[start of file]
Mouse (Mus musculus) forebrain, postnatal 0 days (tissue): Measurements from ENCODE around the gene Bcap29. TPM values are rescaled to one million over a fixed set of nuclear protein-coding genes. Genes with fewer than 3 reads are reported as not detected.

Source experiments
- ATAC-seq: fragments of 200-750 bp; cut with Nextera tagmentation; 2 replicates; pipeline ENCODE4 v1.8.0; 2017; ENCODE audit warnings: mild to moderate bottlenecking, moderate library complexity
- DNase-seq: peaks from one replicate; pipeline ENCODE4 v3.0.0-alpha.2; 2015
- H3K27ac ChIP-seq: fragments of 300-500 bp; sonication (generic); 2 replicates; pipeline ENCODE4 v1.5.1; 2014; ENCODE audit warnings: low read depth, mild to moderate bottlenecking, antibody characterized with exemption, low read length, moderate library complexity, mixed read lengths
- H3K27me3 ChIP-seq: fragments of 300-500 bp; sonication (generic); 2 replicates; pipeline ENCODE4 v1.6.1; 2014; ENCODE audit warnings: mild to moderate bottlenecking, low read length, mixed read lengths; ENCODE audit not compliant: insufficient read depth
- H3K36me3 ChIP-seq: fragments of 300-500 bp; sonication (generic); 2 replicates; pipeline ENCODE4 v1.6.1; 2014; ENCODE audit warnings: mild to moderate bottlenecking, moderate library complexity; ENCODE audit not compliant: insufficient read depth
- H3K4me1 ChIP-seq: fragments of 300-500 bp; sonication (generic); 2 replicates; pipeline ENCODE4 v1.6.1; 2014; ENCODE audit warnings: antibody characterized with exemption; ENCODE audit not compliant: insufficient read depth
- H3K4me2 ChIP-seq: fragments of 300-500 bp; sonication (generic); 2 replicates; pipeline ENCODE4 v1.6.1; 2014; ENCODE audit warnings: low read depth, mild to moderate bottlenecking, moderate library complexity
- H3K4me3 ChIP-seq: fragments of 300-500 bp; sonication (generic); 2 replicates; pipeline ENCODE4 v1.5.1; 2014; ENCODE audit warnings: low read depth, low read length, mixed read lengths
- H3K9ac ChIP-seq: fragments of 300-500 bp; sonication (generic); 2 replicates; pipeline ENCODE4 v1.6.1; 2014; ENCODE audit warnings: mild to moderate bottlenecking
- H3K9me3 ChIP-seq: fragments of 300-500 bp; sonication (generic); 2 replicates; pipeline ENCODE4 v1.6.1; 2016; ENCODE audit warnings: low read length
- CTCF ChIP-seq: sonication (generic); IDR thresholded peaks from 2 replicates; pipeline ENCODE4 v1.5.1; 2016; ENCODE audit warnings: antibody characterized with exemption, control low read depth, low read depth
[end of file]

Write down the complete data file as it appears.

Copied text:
Mouse (Mus musculus) forebrain, postnatal 0 days (tissue): Measurements from ENCODE around the gene Bcap29. TPM values are rescaled to one million over a fixed set of nuclear protein-coding genes. Genes with fewer than 3 reads are reported as not detected.

Source experiments
- ATAC-seq: fragments of 200-750 bp; cut with Nextera tagmentation; 2 replicates; pipeline ENCODE4 v1.8.0; 2017; ENCODE audit warnings: mild to moderate bottlenecking, moderate library complexity
- DNase-seq: peaks from one replicate; pipeline ENCODE4 v3.0.0-alpha.2; 2015
- H3K27ac ChIP-seq: fragments of 300-500 bp; sonication (generic); 2 replicates; pipeline ENCODE4 v1.5.1; 2014; ENCODE audit warnings: low read depth, mild to moderate bottlenecking, antibody characterized with exemption, low read length, moderate library complexity, mixed read lengths
- H3K27me3 ChIP-seq: fragments of 300-500 bp; sonication (generic); 2 replicates; pipeline ENCODE4 v1.6.1; 2014; ENCODE audit warnings: mild to moderate bottlenecking, low read length, mixed read lengths; ENCODE audit not compliant: insufficient read depth
- H3K36me3 ChIP-seq: fragments of 300-500 bp; sonication (generic); 2 replicates; pipeline ENCODE4 v1.6.1; 2014; ENCODE audit warnings: mild to moderate bottlenecking, moderate library complexity; ENCODE audit not compliant: insufficient read depth
- H3K4me1 ChIP-seq: fragments of 300-500 bp; sonication (generic); 2 replicates; pipeline ENCODE4 v1.6.1; 2014; ENCODE audit warnings: antibody characterized with exemption; ENCODE audit not compliant: insufficient read depth
- H3K4me2 ChIP-seq: fragments of 300-500 bp; sonication (generic); 2 replicates; pipeline ENCODE4 v1.6.1; 2014; ENCODE audit warnings: low read depth, mild to moderate bottlenecking, moderate library complexity
- H3K4me3 ChIP-seq: fragments of 300-500 bp; sonication (generic); 2 replicates; pipeline ENCODE4 v1.5.1; 2014; ENCODE audit warnings: low read depth, low read length, mixed read lengths
- H3K9ac ChIP-seq: fragments of 300-500 bp; sonication (generic); 2 replicates; pipeline ENCODE4 v1.6.1; 2014; ENCODE audit warnings: mild to moderate bottlenecking
- H3K9me3 ChIP-seq: fragments of 300-500 bp; sonication (generic); 2 replicates; pipeline ENCODE4 v1.6.1; 2016; ENCODE audit warnings: low read length
- CTCF ChIP-seq: sonication (generic); IDR thresholded peaks from 2 replicates; pipeline ENCODE4 v1.5.1; 2016; ENCODE audit warnings: antibody characterized with exemption, control low read depth, low read depth